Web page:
At times, the point of contention is whether or not the artist feels free to develop artistically under the existing relationship. Jacob Lawrence noted that he ended his association with Elan Gallery because the dealer, Charles Allen, "wanted to buy all the work he showed, which put me in the position of creating for him. He didn't come out and say, 'I want you to paint in such-and-such a way,' but it still felt that way to me and I wasn't comfortable with that."
Similarly, Faith Ringgold, who was represented by New York art dealer Bernice Steinbaum from 1985 to 1993 before joining ACA Galleries, said that she "wanted a gallery that was more high-powered, that could get better prices and place my work in better collections. But it wasn't just the money; I wanted my entire career to move forward, and I sensed a tendency on Bernice's part for me to stay where I was."
Ringgold noted a mounting number of suggestions for, and outright criticisms of, her work by Steinbaum. "We weren't agreeing on anything anymore," she said. "It was just a constant aggravation that kept me from concentrating on my work. The only thing I could do was leave her gallery." When she decided to leave, Ringgold had her lawyer contact the dealer and arrange the split-up.
Most artists announce their decision to leave in person, sometimes in a letter, and hope that the break-up with the dealer will be painless and amicable. "I tell my artist clients, 'Don't go away mad. Just go away,'" Jerry Ordover, a lawyer who often represents artists, said. "When you start thinking about leaving a gallery, do it in steps: Start by reducing the size of the inventory; take back works that have been there two or more years to start with, then take more recent pieces. You don't want to leave hostages with a dealer whom you've just told you're leaving. You might find the works get kicked around, or you're told they are lost. Next, you want to get all the money owed to you, little by little if not in a lump sum. You want to settle the money part while the two of you are still on good terms."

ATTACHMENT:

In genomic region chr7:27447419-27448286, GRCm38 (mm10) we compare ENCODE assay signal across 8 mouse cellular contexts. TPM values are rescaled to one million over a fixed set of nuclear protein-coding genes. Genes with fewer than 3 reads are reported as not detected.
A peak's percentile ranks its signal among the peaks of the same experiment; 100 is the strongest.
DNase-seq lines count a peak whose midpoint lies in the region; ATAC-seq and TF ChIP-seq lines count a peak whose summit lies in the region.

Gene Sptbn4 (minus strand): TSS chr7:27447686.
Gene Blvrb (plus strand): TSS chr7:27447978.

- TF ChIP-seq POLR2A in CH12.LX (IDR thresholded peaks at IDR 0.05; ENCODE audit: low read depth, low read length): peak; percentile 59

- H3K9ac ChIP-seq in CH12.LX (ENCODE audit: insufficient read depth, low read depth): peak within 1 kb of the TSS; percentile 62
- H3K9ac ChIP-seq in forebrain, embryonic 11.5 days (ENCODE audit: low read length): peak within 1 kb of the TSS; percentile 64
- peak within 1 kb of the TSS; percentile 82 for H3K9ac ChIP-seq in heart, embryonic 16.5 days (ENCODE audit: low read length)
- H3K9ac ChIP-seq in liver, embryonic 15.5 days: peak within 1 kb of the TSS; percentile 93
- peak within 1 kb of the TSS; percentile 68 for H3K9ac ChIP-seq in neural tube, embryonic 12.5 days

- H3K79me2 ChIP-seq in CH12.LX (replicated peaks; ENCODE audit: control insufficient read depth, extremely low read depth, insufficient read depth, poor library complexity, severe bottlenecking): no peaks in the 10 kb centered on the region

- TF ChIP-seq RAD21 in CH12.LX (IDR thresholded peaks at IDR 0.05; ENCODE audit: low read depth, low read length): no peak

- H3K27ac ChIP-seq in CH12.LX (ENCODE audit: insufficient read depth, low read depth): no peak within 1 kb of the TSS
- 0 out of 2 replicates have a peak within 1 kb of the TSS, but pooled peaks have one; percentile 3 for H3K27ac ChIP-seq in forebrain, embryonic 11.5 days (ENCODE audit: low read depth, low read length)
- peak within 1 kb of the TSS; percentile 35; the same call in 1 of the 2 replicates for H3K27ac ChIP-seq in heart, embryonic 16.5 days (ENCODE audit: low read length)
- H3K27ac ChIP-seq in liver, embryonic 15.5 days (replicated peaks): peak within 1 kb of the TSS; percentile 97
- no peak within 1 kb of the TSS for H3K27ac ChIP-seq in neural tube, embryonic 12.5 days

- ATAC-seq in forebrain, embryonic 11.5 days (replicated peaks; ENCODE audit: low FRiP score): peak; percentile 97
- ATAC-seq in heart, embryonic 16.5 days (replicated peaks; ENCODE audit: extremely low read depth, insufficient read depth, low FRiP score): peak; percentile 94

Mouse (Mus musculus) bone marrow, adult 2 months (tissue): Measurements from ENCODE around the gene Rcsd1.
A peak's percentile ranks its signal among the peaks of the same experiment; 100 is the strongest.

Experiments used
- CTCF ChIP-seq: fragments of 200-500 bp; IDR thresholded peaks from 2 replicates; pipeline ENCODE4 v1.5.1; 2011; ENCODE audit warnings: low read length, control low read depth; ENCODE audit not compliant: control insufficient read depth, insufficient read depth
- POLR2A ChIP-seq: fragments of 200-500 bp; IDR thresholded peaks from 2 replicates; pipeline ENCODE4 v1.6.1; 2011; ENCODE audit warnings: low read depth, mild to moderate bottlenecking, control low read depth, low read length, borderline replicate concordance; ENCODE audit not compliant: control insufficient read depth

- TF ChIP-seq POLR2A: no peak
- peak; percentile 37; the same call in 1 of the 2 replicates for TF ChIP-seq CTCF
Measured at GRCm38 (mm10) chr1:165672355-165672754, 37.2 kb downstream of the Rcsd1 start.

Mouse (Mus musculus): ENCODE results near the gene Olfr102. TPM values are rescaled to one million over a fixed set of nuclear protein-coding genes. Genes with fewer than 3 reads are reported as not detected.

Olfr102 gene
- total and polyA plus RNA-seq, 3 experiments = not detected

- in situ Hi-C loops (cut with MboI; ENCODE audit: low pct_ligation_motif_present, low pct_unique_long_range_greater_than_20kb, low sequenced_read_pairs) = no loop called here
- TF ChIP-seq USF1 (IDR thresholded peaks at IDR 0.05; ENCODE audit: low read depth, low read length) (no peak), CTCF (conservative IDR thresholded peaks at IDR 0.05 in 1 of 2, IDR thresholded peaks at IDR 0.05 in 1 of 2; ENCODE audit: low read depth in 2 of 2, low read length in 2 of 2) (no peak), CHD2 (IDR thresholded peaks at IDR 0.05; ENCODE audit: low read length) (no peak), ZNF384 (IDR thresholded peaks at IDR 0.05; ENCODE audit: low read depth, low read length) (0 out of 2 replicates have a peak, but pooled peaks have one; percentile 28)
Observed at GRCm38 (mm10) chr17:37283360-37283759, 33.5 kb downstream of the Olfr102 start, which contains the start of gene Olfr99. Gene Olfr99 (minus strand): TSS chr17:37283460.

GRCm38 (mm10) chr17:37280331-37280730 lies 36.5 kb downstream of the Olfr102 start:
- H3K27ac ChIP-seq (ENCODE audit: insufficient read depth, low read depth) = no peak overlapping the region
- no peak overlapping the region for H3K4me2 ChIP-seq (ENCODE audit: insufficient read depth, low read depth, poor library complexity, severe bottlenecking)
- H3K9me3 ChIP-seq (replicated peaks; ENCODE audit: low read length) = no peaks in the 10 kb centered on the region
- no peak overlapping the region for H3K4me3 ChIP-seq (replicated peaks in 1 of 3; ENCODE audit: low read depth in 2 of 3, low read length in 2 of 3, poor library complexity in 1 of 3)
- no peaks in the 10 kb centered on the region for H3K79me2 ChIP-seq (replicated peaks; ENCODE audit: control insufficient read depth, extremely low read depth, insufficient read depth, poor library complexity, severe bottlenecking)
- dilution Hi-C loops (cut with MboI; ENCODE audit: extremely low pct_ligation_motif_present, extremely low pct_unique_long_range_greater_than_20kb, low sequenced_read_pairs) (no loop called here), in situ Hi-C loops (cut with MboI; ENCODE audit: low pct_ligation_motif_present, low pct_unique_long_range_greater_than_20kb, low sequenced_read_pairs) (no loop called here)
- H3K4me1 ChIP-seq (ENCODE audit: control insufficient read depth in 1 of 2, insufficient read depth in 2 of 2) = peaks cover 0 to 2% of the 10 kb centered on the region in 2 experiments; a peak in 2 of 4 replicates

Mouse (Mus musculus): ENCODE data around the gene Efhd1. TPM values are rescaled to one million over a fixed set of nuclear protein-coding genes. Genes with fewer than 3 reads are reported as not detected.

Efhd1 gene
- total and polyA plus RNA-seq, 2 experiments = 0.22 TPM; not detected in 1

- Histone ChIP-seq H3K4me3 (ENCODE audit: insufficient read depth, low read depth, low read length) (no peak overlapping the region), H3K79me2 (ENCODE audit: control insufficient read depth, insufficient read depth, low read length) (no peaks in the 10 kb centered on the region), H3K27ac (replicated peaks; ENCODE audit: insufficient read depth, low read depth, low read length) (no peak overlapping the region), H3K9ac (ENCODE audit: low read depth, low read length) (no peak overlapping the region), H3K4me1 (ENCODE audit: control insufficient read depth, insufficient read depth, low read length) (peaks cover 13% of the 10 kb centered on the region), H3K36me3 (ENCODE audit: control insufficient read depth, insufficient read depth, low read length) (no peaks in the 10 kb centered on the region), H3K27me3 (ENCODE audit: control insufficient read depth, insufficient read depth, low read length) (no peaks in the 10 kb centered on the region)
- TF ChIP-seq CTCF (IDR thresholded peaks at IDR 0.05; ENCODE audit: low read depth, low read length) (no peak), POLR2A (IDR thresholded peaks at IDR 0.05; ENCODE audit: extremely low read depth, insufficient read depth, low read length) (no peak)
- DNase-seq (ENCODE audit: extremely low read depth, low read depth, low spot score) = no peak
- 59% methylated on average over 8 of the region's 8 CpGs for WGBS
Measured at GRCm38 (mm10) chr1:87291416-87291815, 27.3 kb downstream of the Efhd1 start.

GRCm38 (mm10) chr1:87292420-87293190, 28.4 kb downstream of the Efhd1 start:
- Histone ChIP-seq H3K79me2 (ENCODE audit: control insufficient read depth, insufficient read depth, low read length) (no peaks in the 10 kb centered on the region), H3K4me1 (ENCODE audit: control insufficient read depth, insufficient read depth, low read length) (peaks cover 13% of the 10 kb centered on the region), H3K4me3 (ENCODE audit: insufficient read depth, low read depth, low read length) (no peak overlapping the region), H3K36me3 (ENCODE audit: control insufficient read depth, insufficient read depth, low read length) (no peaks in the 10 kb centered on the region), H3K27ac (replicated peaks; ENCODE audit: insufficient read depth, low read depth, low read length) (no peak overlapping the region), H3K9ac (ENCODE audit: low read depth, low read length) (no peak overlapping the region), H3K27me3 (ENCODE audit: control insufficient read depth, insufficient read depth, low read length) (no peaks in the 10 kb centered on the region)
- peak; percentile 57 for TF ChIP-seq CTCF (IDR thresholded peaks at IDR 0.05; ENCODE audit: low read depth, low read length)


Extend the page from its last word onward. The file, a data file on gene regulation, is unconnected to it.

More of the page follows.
Complicating the break-up may be the question of money owed to the dealer for advances against sales (sometimes called stipends) or the costs of advertising, framing, restoration, the purchase of materials or the publication of a catalogue. An artist may not have the cash to immediately cover the debt and attempt to repay the dealer through works of art. When Jacob Lawrence left Terry Dintenfass, she had some graphic prints of his and he owed her some money; they agreed to let her keep the prints in exchange for wiping out the debt.
The problem isn't always resolved as easily. "If there is an agreement that money owed should be recompensed in art, you want to know how that art is selected," Martin Bressler, a lawyer and vice-president of the Visual Artists and Galleries Association, said. "Does the artist pick? Does the dealer? Do they pick together?" When Hirschl & Adler Galleries in New York decided to end its relationship with painter Joe Zucker in 1993, following a private studio sale that the artist had made to a collector, the gallery refused to return 26 of his works until $36,000 in advances plus interest had been repaid. Zucker filed a lawsuit and, in 1996, the New York Supreme Court ruled against Hirschl & Adler. The artist and gallery eventually settled the debt by selecting four works (the gallery chose from a sample of works that Zucker selected).